Simphiwe Silwana

Simphiwe Silwana

FAILING BECAME MY LESSON

Repeating a grade is common in South Africa, however for a top student this was the last thing he expected. Simphiwe tells us why he failed but how he chose to make his failure a success and not to give up on his goals.

Simphiwe, 19, grew up in his maternal grandparents house in Gugulethu. ‘My father was a taxi driver and he was involved in two taxi accidents when I was a baby. The second accident left him brain damaged and mentally unstable. And, my mother was too busy to take care of me’.

At the age of one, Simphiwe’s grandparents decided to raise him as their own. ‘I was told that while I was in my grandmother’s house she was going to be my mother. I did have some contact with my biological mother, but still to this day, I call her auntie.’ Despite the absence of Simphiwe’s parents this never held him back, ‘my grandparents were everything to me, I looked up to them. They gave me stability, direction and have always been there for me. Not a day goes by that I haven’t felt loved or supported.’

At the age of 13, Simphiwe’s biological mother was imprisoned in Brazil for drug smuggling. ‘The absence of my mother made me begin to question more about my father, I started to ask questions but quickly realized that it was too painful for my grandparents to talk about. I am still unsure of his circumstances and to this day have never met him. I sometimes get sad when I hear other kids talking about their dads, but in the end of the day I know I am blessed with what I have.’

In grade 10 for the first time Simphiwe failed the year, ‘I have always done well in school, but I had become complacent in my studies, assuming I would do well without studying. I failed two subjects miserably which resulted in me having to repeat the grade.’ Repeating a grade is not uncommon but for Simphiwe who was a B student this was the shock of his life, ‘I remember the day I had to go home and show my report to my grandparents. I was so ashamed. My grandmother tried to be positive but the disappointment was just too great. I had let down the people that believed in me, the ones that meant everything to me.’ Simphiwe spent that holiday introspecting, ‘before I started reflecting I was so embarrassed. I was afraid that my friends might reject me. But beside some people making hurtful comments, I survived.’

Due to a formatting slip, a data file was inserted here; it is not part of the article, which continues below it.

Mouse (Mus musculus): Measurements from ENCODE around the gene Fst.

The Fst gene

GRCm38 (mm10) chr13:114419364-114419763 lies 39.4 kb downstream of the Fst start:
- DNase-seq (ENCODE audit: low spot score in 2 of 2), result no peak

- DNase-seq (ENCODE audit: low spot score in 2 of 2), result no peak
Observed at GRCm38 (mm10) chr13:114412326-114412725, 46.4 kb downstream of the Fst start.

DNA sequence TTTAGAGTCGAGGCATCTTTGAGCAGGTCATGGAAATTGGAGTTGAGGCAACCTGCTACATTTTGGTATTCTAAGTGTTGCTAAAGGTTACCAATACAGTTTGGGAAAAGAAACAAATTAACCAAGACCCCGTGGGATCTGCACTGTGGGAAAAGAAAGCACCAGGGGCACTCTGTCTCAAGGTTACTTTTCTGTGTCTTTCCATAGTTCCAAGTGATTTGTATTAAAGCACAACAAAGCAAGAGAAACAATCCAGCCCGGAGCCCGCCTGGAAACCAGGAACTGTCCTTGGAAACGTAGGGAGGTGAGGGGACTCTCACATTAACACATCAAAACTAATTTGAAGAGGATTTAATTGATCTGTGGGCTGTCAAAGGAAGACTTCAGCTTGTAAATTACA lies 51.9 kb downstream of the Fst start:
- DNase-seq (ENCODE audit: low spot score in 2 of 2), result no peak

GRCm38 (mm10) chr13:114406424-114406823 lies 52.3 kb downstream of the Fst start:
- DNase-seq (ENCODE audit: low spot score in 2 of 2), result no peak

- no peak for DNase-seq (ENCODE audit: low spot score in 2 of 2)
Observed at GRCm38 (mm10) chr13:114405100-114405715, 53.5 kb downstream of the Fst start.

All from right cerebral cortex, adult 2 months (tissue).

Simphiwe’s determination made sure that when he went back to school, he went back with everything he had. ‘I told myself during the holidays, “cry, cry and cry again so that you will never cry for the same reason and be in the same position over again”, now I knew how it felt to fail and I was not going to let it happen a second time.’ The holidays finished and Simphiwe couldn’t wait to get started. ‘I had a deep self-belief that I had the ability to do more and to achieve my goals. Nothing was going to stop me.’ Simphiwe has successfully progressed to grade 11 and his name is on the list of the top 20 in his grade.

Simphiwe’s mom returned two years ago, ‘we have reconnected for the first time and I have been able to get to know her. We don’t have a mother and son relationship and we might never have it. But I am thankful she is back.’

Simphiwe has set his sights on studying law after school and become an influential political figure in the country. When asked what he would do if he was the South African president for one day, he said ‘I would ask all my cabinet to leave their suits home and come to work in their tracksuits. Together we will go and find out what needs to be done in the communities. I believe that to live your passion of serving, you need to be hands on.’

Simphiwe shared a piece of advice, ‘Look within you when you are facing challenges as that is where success is going to come from. Others can assist but only you have the power to make the difference in your own life.’

Simphiwe is a former Leaders’ Quest participant, an intervention offered by Salesian Life Choices.